Contracts Keyed to Summers
Passehl Estate v. Passehl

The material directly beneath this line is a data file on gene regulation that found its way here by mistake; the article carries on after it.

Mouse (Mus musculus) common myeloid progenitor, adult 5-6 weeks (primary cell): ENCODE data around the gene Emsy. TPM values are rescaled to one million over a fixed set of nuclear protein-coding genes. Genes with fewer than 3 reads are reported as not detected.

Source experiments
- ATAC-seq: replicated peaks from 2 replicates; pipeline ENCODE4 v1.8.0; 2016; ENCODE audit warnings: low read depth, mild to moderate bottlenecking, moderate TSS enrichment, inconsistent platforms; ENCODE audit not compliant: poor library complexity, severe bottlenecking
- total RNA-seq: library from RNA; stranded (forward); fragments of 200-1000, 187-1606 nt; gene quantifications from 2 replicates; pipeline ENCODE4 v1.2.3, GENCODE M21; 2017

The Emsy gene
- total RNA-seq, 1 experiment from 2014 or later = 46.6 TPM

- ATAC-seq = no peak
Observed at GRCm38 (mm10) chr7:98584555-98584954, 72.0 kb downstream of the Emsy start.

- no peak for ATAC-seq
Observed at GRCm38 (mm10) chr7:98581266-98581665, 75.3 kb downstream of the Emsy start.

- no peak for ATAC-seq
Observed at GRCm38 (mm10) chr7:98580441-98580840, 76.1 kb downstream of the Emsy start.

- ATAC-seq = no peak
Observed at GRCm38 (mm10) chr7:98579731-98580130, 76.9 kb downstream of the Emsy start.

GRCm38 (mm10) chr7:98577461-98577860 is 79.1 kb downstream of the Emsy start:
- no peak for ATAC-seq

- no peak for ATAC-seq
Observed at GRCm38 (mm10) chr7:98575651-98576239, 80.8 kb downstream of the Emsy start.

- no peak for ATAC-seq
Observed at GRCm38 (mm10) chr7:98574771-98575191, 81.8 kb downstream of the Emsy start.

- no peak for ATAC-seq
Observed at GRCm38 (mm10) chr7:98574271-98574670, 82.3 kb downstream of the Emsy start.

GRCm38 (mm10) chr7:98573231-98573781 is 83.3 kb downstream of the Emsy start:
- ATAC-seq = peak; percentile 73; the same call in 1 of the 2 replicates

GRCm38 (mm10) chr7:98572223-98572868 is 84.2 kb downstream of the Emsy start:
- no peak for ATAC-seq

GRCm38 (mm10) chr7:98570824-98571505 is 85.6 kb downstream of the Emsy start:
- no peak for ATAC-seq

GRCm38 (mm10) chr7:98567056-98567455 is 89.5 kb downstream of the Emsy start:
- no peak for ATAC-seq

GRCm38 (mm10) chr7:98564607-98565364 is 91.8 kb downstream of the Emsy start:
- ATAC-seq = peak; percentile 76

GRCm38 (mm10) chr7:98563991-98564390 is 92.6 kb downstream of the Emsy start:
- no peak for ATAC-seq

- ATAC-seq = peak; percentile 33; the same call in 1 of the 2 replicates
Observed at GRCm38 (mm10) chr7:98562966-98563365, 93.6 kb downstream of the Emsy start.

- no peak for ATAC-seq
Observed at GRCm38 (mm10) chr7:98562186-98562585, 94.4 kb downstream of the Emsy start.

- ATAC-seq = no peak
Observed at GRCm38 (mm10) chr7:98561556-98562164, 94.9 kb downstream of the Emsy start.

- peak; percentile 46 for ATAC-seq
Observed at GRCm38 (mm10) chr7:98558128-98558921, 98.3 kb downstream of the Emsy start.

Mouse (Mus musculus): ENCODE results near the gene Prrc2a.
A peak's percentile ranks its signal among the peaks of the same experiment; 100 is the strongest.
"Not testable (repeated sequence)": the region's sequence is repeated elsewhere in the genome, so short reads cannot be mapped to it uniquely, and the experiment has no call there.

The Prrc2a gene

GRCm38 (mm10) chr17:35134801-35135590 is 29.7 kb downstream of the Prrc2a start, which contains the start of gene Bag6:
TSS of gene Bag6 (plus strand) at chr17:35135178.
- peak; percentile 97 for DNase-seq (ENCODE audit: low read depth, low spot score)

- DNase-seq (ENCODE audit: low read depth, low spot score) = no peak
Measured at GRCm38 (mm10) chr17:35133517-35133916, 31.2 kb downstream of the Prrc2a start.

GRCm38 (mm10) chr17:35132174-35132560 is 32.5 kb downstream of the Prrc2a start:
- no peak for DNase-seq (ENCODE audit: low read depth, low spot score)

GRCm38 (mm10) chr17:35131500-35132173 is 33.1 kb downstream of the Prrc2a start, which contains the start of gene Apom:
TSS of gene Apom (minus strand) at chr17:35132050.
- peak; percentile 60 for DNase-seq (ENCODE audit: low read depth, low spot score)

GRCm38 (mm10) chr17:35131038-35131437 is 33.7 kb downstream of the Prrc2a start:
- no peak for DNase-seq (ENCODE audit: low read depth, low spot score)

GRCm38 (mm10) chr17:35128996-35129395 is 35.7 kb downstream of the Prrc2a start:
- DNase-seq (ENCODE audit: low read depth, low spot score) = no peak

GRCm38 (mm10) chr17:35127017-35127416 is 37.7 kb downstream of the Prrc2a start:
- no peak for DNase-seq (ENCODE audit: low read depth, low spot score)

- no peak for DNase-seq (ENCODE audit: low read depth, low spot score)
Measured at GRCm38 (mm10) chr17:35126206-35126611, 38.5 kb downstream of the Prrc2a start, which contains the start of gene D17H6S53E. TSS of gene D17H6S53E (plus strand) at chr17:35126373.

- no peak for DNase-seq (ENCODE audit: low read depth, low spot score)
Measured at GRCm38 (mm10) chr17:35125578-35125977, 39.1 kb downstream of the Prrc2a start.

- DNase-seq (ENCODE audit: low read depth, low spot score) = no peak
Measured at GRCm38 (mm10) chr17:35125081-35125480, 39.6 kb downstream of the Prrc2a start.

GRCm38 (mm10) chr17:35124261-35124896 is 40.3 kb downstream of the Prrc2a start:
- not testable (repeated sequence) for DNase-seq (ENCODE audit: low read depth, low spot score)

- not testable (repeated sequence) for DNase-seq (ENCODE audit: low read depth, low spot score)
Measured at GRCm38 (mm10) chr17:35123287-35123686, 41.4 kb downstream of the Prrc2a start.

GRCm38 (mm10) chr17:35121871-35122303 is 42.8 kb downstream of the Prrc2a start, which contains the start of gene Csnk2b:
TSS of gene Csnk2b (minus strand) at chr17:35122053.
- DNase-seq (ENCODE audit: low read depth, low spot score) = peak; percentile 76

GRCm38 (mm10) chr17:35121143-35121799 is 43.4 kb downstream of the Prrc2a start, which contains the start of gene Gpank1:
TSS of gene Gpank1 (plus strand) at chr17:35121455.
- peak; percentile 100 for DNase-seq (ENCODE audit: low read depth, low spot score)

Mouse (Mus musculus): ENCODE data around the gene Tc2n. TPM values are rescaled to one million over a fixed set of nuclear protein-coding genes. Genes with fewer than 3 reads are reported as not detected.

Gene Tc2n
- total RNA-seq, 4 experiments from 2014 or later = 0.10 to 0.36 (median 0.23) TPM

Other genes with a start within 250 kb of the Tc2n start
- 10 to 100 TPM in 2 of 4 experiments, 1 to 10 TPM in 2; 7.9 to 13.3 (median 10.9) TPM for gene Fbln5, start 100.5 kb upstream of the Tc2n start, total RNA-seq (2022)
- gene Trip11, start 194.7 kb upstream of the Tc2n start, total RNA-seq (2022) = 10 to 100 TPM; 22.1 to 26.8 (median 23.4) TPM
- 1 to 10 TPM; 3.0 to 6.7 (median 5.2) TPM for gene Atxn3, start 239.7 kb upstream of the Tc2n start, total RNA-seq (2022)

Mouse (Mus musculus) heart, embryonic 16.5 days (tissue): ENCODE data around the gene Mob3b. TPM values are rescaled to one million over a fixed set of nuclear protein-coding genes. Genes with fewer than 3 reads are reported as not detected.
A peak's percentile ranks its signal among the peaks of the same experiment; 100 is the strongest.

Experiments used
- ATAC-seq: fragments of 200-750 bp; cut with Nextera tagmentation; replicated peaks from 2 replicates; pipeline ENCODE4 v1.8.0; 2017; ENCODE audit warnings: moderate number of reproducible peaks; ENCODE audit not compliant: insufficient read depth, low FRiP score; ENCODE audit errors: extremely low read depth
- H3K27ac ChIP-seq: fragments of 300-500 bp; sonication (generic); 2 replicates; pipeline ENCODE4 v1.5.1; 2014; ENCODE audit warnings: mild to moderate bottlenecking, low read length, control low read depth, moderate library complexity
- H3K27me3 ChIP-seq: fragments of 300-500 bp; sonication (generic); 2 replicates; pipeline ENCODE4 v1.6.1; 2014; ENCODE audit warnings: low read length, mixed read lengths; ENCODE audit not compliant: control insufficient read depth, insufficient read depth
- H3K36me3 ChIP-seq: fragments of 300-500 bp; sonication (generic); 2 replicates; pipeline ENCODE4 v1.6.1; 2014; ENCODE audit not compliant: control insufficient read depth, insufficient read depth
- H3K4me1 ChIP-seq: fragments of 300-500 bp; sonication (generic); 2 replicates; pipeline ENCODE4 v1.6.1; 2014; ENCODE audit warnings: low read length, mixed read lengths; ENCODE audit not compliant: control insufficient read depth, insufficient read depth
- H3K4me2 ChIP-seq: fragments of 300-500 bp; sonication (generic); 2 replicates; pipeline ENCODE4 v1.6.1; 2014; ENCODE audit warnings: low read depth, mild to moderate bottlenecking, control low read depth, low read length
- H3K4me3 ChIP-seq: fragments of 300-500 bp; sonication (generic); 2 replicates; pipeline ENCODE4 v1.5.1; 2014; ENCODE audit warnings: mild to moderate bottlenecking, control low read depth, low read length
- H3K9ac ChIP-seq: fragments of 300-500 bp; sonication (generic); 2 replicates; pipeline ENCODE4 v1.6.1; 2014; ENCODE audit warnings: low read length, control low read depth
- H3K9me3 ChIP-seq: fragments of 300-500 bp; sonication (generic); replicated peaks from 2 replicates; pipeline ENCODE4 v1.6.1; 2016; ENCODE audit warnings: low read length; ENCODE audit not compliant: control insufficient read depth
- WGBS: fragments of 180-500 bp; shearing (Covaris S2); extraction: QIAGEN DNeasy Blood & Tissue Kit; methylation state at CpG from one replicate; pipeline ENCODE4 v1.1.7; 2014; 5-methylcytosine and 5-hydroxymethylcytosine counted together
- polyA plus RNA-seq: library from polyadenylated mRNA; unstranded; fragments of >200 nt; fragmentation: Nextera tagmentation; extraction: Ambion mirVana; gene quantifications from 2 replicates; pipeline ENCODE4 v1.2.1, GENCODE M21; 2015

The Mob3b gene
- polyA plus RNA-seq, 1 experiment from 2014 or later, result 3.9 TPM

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At the time of her death, Doris Passehl owned approximately 160 acres of farmland. Doris’s son, Jerry Passehl, and his wife, Volnetta Passehl (Defendants), had occupied and rented from Doris a five-acre portion of the farmland on which they operated an auto-salvage business. Defendants’ business was enclosed by a fence. Doris’s estate (Plaintiff) filed two lawsuits against Defendants, alleging various grievances. The parties negotiated a written settlement agreement, which provided in part that Plaintiff would sell to Defendants the five-acre tract for $50,000, with the legal description conforming to the existing fence boundary. Defendants were required to make a down payment of $20,000. However, the down payment would be forfeited by Defendants if Plaintiff provided marketable title prior to closing and Defendants failed to perform their obligations. The parties never closed the transaction, because a survey determined that the fence enclosing Defendants’ business did not conform to local zoning boundaries. Plaintiff refused to return the down payment to Defendants, claiming that a subsequent oral agreement required Defendants to remove junk cars from the area as a prerequisite to regaining the down payment. Defendants filed a motion to enforce the terms of the settlement agreement. Plaintiff filed a cross-motion seeking the same relief. The trial court held that the parties had contemplated that the property to be conveyed to Defendants should conform to the existing fence. Nevertheless, the trial court upheld the down-payment forfeiture because Defendants had failed to remove the junk cars from the area pursuant to the agreed-upon contingency required prior to closing. Defendants appealed, arguing that the supposed contingency was not included in the written settlement agreement. The court of appeals affirmed. The Supreme Court of Iowa granted certiorari to review.
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